Jerrod Dooley, the sheriff’s deputy who was fired after shooting Cole Middleton’s dog Candy, is crying the blues now that he has been indicted on the charge of animal cruelty. He is facing up to two years in prison – a revolutionary step towards justice for the many sweet dogs killed by police.
By now you’re probably familiar with Candy’s story, but if you’re not, here’s a recap:
Cole Middleton came home one day in April to find that his Texas farm had been robbed. He called the sheriff’s department, and during the two hour wait for a deputy to arrive, he went to work on the tractor with his dad. Blue heeler Candy was asleep in the tailgate of Middleton’s truck.
Deputy Jerrod Dooley arrived, and seeing him pull up, Middleton honked the tractor horn to let him know he saw him and was coming to meet him. Candy, doing her job of protecting her property from the stranger, barked at Dooley and jumped down from the truck. Only Dooley knows exactly what happened next, as it unfortunately was not captured on his dash cam.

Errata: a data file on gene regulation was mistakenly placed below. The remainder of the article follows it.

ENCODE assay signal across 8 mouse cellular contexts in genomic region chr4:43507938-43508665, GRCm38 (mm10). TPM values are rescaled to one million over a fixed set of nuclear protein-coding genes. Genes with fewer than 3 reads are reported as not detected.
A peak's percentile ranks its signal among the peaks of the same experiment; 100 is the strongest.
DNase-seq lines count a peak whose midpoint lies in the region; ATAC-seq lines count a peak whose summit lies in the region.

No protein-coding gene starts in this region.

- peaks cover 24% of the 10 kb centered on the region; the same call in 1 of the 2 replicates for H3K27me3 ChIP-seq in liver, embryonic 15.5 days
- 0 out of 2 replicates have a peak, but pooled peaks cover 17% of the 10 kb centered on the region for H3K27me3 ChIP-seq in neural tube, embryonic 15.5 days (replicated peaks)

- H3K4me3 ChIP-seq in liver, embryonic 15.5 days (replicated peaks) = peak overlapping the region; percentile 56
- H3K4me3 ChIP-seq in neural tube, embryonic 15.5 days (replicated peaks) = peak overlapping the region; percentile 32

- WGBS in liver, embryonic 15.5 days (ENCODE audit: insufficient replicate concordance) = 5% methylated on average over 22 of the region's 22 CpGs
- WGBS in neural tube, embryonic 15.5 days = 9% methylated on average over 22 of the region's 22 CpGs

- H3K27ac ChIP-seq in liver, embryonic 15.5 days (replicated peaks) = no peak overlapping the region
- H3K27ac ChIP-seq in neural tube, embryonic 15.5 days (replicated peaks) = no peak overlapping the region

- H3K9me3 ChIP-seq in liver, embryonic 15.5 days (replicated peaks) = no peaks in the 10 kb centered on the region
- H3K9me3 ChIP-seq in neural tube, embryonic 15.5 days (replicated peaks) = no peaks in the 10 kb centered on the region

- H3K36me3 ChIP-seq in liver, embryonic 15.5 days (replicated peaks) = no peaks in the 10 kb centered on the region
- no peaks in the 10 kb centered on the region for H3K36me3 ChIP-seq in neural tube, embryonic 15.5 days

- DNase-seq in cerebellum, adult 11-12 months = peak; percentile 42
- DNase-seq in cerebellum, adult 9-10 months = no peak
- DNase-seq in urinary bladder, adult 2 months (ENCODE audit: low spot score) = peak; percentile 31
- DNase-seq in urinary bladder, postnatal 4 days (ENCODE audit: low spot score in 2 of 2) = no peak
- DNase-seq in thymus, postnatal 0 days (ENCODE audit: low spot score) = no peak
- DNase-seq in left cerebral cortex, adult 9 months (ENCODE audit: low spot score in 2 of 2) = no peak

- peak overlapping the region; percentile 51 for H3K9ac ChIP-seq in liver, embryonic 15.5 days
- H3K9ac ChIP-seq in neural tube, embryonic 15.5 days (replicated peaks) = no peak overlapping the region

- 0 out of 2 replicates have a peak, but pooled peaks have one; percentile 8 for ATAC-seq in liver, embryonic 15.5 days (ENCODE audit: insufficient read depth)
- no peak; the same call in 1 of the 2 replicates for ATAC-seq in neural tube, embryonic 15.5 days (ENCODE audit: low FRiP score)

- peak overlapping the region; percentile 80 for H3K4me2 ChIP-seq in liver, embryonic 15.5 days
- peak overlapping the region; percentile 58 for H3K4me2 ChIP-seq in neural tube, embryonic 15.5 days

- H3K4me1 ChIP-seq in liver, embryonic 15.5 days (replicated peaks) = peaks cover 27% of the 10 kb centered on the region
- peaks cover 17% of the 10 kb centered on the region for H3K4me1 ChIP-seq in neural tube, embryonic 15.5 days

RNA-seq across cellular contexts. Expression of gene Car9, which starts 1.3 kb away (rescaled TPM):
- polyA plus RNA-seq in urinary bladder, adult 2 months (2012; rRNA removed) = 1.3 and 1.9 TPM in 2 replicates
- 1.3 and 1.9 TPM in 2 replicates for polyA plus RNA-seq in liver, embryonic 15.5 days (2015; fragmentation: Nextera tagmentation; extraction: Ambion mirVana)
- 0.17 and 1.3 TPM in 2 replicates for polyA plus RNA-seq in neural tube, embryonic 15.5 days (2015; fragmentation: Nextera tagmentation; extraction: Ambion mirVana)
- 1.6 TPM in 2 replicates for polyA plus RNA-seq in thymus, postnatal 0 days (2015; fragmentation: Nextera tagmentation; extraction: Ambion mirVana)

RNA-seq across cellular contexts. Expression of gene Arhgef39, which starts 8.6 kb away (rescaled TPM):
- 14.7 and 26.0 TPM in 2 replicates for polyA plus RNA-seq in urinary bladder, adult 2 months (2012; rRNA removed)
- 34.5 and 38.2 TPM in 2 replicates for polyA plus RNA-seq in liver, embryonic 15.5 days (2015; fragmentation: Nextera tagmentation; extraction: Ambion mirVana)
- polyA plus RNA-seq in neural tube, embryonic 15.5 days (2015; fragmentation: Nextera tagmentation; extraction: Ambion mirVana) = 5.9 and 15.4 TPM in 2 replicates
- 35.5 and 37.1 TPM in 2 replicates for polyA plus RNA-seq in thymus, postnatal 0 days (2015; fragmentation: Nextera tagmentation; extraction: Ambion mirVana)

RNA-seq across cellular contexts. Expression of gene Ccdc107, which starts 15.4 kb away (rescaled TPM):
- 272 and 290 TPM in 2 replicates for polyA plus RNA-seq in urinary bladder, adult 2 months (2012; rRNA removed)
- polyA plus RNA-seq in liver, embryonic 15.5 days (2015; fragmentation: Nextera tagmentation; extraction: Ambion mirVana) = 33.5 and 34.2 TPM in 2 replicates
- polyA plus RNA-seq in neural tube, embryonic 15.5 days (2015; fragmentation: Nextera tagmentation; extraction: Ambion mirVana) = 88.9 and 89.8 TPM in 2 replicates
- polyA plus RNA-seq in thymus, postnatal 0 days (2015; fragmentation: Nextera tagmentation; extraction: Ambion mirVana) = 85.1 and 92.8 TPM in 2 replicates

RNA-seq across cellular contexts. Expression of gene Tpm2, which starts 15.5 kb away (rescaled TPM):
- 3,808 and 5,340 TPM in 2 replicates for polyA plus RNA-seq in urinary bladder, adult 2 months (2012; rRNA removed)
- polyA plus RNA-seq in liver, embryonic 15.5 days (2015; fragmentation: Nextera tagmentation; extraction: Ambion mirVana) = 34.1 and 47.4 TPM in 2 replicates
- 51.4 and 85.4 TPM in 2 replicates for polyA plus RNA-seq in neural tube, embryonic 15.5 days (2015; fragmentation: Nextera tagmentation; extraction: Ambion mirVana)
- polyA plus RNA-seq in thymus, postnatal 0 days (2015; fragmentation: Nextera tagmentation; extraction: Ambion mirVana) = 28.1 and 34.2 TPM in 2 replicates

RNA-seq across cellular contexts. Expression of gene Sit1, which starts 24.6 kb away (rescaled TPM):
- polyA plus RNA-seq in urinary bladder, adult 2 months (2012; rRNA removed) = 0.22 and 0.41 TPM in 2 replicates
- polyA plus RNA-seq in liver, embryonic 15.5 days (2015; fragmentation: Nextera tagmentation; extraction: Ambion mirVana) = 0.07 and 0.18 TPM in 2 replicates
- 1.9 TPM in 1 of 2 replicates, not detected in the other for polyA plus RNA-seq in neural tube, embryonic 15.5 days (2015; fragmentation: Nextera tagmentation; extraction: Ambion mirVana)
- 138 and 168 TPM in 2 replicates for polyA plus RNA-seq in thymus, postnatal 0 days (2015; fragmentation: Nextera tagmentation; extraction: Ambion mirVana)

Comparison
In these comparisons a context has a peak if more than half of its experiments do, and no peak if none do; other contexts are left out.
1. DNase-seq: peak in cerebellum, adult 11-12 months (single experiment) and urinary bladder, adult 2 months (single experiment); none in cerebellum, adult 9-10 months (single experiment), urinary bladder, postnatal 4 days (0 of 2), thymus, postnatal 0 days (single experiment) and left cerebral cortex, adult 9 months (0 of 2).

He claims that Candy charged at him and he fired two rounds. Middleton rushed over and watched in agony as his beloved work partner and family member thrashed on the ground and yelped out in pain. He begged Dooley to end her suffering, but the bumbling man refused. He got back in his vehicle, what he should have done in the first place, and waited for backup.
Middleton was forced to kill his own dog by drowning. He had her body examined by a vet, who determined that Candy was shot in the back of the head, and was clearly retreating from Dooley when he fired.
Dooley was fired from the department, but they claimed it was because he was receiving so many threats. Now he’s pulling out the sob story in interviews, claiming that he had to shoot Candy because “she wouldn’t get back.”
Few believe him, and now he faces scorn wherever he goes.
“I can’t go to the grocery store without being recognized, pointed at, laughed at,” he whined. “Can’t pay my water bill without hearing my name, saying ‘There’s the sorry cop that killed the dog.’”
A grand jury saw through his crocodile tears, too, and indicted him on a charge of animal cruelty, punishable by up to two years in prison.
“They indicted him within two weeks,” said Pete Schulte, Dooley’s attorney. “That never happens.”
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